A Movement Toward Racial Justice in the German Church and Evangelical Church in Westphalia

Rev. Dr. Velda Love, UCC Minister for Racial Justice shares about a recent trip to Germany to lead workshops for BIPOC faith leaders at the third annual "Church and Racism" conference. From powerful antiracism gatherings, to encounters with the Germany's history of colonial violence and the current efforts toward decolonization, read how this profound journey left her a heart full of gratitude, emotional connections with BIPOC siblings, and a deeper commitment remaining a drum major for justice with the guidance of the Holy Spirit.

Beyond Translation: Cultivating Racial Justice Solidarity

I was invited to the third annual conference “Church and Racism”, a gathering for BIPOC faith leaders—clergy, theology students, lay leaders, and white allies.  Josephine Furian, a Sacred Conversations to End Racism (SC2ER) certified facilitator invited me to share my work based on the restorative racial justice journey study I created for the United Church of Christ. Josephine applied, was accepted, and completed SC2ER facilitator training in 2020. Her ongoing commitment to seeing anti-racism and racial justice taken seriously and implemented within the Church in Germany led her to translate portions of the SC2ER study guide into German for others to experience.

My hosts also included Nathaly Kurtz, Ulrike La Gro, Ly-Elizabeth Dang, and Goren Sobatic. Nathaly, Ulrike, and Ly-Elizabeth are currently in the SC2ER 2022-2025 cohort. Ulrike is studying theology at Goethe University Frankfurt. Goran is completing his second year of SC2ER facilitator training with anticipation of certification in 2023.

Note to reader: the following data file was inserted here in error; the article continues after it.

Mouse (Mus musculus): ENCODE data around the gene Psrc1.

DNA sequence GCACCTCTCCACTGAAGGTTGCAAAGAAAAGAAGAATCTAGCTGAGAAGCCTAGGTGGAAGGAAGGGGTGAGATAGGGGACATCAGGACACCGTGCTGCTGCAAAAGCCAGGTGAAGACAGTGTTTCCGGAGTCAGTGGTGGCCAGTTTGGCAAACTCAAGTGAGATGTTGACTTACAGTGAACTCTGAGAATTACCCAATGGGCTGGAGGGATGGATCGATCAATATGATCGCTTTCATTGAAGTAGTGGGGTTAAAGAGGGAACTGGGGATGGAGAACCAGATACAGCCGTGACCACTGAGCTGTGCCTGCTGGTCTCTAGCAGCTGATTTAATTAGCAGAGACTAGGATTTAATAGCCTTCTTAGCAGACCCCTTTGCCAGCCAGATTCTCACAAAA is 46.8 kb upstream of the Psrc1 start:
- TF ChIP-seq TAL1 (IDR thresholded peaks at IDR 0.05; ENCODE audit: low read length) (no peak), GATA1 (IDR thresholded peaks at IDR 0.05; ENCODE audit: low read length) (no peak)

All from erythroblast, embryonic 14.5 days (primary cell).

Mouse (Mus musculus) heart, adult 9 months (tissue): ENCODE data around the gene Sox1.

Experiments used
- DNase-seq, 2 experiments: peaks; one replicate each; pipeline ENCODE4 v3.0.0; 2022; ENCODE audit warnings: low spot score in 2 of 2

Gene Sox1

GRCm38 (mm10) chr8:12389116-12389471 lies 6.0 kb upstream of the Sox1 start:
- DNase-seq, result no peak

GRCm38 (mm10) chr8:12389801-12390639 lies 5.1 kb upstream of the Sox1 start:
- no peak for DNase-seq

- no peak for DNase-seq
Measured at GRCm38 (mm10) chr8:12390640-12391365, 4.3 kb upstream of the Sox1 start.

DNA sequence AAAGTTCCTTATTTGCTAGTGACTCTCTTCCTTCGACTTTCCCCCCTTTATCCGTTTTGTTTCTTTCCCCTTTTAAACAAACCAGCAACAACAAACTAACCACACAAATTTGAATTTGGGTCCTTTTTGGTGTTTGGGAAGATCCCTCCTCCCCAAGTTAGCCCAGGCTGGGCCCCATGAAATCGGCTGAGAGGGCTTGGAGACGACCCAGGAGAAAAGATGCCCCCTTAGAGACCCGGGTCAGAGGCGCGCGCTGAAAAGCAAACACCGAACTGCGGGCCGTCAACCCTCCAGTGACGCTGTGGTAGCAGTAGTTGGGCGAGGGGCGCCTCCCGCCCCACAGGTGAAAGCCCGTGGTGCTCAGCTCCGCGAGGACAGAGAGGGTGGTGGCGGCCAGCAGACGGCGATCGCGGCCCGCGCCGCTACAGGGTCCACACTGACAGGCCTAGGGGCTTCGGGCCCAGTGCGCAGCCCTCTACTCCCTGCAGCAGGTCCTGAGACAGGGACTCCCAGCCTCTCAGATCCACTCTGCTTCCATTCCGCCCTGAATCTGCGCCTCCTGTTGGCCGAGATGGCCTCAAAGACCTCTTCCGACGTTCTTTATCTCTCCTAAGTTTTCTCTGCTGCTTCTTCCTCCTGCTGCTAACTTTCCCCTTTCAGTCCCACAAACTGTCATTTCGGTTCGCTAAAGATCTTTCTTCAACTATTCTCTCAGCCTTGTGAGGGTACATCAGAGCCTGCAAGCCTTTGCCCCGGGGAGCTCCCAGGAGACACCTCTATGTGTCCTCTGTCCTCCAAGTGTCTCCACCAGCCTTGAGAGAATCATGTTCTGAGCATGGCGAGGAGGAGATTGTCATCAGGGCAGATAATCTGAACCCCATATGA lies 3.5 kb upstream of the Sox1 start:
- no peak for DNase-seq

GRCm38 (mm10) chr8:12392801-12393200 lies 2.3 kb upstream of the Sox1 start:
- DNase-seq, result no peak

The leaders within the BIPOC community blessed me deeply as I led anti-racism workshops. I felt their words (in German) moving through my spirit, which often did not need translation because they resonated with sincere desires to be heard, respected, seen, and part of the changes that need to happen so that racial justice is a reality. The future of the German church will be in the capable hands of current theology students, and clergy of diverse people groups of color from across the country.

As we concluded day two of racial justice and anti-racism workshops, I asked members of the BIPOC community to name out loud what they needed and wanted from their Church and white allies.

“We want a church that sees us in our strength and not as victims or in need of help. We want a Church that understands our pain, to experience racism on a daily basis, that grieves with us and keeps us going. We want a Church that is not compliant with injustice. We want a church in which we do not have to explain ourselves again and again. We want a church in which space is made and white people resign because other perspectives are needed for the good of the community. We want a church in which the diversity of theology can stand side by side on an equal footing.”

I was grateful for my time with new siblings and faithful restorative racial justice solidarity partners. I committed to being available when needed, share resources, encouragement, and support. My hope is to return in two-years to share stories, celebrate graduations, and continue our shared work toward racial justice.

Confronting Colonial Histories: From Monuments to Protests

Upon my arrival I met with leaders committed to addressing Germany’s long history of colonialism, discrimination, and racism—Saraya Gomis, Berlin State Department of Justice and Minister for Anti-Discrimination and Diversity; Dr. Christoff Theilemann, Director of the Berlin Mission and Rev. Barbara Demi, responsible for ecumenism and international churches at the Berlin Mission; and Superintendent Frank Schürer-Behrmann, Chair of the UCC Partnership Advisory Board of the EKBO.